Interpretation, Collection and Preservation of Glass Fragments

By Kathy Steck-Flynn

A man is found dead in an abandoned house. Upon examination the medical examiner finds that the man was killed by a single gunshot to the head. Three local teens where observed near the house two days earlier. They are picked up and questioned by police. When pressured, the teens admit to having stolen one of the boys’ father’s guns. They had taken turns shooting at the windows of an abandoned house.

The teens admit that John shot the gun first, then Jay and last was Fred. At the scene the investigators find three bullet holes in a window. They analyze the angle of each bullet hole in relation to the victim and find that the bullet which passed through the far right side of the window pane is the one which fatally wounded the man.

It is up to the investigators to determine the order of the shots. This will tell them which boy fired the fatal shot and allow the investigators to work out what the charges will be against the shooter. Examination of the fractures in the glass will tell them this.

When a projectile such as a bullet or stone hits a glass surface the impact causes changes, in the form of fractures, to occur within the glass. When a projectile smashes into the surface of a glass pane the glass bends slightly before it breaks. Some of the energy required to propel the bullet forward is absorbed by the glass .When the glass reaches a certain point of distortion it breaks and the projectile passes through the glass. In accordance with the laws of physics the energy from the projectile which was absorbed by the glass will dissipate along the path of least resistance. Cracks occur in the glass as energy dissipates through the glass. Shock waves of energy emanate from the point of impact causing specific types of damage to the glass. This is what makes it possible to determine the order of fractures. As well, the various types of fractures in glass can tell an investigator the angle of impact and the side of a glass pane on which the impact occurred.

When the projectile hits a glass surface the glass bends and energy dissipating from the point of impact causes ‘radial’ fractures to occur on the side of the glass opposite the point of impact.

Waves of energy from the projectile reverberate from the point of impact causing the glass to fracture in a cone shape. The result is small entrance hole and a larger exit hole in the glass. Surrounding the hole made by a projectile there will be concentric rings know as ‘concentric fractures’.

Radial fractures will always travel along the path of least resistance. They will always end if they encounter an existing fracture line.

Radial fractures are also useful in determining the direction a pane of glass was struck from. Stress marks on the edges of the radial fractures conform in a specific way which will show the direction of impact. Stress marks are curved. One end of the curve runs parallel to the glass surface. The other end of the curve runs perpendicular to the glass. The side of the glass which has stress marks which are parallel to the surface is the side which sustained the impact (Saferstein, 2004).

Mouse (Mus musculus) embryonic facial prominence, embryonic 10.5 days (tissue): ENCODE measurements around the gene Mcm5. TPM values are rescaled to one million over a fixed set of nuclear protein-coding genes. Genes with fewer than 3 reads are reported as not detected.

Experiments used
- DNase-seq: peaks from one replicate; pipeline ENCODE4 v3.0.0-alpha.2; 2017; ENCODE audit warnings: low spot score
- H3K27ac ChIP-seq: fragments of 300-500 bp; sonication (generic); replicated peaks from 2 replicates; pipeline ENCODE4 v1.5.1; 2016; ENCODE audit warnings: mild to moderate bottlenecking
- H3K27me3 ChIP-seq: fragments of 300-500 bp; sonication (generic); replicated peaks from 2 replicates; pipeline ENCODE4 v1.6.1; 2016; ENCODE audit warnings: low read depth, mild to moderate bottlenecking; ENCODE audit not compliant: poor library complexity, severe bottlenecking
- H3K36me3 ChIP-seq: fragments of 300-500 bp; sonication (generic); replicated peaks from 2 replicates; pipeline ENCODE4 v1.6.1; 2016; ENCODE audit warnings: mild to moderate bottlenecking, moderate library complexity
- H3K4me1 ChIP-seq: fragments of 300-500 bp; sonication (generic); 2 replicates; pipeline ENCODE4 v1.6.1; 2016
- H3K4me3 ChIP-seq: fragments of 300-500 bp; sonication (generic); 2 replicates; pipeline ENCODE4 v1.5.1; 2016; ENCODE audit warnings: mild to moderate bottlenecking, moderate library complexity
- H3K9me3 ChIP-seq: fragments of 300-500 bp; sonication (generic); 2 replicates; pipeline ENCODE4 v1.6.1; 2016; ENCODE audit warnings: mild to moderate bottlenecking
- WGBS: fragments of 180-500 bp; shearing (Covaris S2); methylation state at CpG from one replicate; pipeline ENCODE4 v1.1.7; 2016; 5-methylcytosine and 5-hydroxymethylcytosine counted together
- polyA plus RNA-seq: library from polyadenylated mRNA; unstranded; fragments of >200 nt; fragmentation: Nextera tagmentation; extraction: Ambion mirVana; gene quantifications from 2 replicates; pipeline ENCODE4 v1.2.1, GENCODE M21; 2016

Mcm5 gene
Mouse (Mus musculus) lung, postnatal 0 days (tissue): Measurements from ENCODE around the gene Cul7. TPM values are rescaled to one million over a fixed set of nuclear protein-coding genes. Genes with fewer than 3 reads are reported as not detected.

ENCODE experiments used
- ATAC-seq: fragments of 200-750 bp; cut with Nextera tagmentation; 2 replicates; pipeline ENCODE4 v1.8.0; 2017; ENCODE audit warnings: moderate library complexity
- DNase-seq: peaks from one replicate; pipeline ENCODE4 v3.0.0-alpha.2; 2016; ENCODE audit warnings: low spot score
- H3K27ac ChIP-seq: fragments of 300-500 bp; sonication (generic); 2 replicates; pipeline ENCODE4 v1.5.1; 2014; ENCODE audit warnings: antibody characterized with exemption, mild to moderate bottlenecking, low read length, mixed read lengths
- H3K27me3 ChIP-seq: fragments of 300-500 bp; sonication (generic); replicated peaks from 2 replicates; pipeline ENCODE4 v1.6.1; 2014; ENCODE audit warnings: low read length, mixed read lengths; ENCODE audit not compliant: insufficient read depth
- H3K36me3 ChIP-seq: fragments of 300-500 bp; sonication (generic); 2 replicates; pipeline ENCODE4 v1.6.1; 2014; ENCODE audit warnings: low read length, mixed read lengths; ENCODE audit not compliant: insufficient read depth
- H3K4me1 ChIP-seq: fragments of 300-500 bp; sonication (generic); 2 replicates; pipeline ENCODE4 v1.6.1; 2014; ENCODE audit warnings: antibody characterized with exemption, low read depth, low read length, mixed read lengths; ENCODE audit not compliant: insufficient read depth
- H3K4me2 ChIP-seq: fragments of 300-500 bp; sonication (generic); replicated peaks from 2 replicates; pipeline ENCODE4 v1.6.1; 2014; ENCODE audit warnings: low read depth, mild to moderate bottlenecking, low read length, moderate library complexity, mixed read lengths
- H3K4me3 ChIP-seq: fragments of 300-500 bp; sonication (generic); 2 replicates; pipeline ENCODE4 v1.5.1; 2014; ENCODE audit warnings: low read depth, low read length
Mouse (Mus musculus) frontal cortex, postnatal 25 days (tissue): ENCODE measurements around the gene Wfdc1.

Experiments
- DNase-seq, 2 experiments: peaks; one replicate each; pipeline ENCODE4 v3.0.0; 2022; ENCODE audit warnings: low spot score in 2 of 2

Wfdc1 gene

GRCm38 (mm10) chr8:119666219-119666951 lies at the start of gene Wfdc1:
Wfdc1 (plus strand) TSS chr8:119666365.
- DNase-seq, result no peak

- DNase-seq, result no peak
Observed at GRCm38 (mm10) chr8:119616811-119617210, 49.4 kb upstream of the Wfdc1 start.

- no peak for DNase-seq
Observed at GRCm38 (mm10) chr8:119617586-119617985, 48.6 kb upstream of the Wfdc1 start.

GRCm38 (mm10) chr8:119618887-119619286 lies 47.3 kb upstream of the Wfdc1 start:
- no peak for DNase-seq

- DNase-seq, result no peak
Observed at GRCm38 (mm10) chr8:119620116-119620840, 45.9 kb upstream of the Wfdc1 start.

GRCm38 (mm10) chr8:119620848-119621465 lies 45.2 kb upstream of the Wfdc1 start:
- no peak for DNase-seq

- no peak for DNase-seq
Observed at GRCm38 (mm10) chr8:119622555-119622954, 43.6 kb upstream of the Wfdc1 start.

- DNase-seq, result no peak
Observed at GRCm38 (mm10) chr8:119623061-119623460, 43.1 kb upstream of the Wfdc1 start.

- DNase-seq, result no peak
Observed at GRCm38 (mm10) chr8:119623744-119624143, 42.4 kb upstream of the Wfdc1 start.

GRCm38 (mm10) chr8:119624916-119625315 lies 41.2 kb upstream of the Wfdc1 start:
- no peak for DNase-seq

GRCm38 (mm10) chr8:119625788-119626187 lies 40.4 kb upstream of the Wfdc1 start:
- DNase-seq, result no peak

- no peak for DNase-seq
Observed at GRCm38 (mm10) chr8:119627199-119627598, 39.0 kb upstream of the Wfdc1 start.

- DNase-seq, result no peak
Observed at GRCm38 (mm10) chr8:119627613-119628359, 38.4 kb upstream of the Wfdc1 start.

Very often the glass in question is shattered and must be pieced back together. An investigator can start with the frame which is labeled as to which side is the inside and which is the outside. Loose pieces of glass can be matched up with pieces still adhering to the frame.

Once the pieces are all in place the point of impact can be determined. The radial fractures can be examined to determine from which side the glass was broken.

Determining the side from which glass was broken is important in burglaries and other crimes involving home invasion. Arson investigators have particular interest in knowing whether a pane of glass was broken from the inside or the outside. Windows broken from the inside at the top of a structure can indicate an attempt to ventilate the building. Ventilation causes the fire to spread upward following the source of oxygen. A fire started at the bottom of a structure can be made to race through a structure more rapidly than normal by ventilating the upper levels.

The concentric fractures form on the same side of the glass surface as the point of impact. When glass breaks most of the glass falls inward. However, the tiny shards produced in the formation the concentric fractures spray backwards towards the person wielding the weapon or tool (Lane, 1992) (Innes, 2002). These tiny bits of glass can get caught in the hair and clothing of a person near the point of impact. Even after washing, tiny fragments of glass can remain caught in the fibers of clothing and footwear. When a gun is fired at a glass surface, tiny particles of glass can spray back up to 18 feet (Innes, 2002)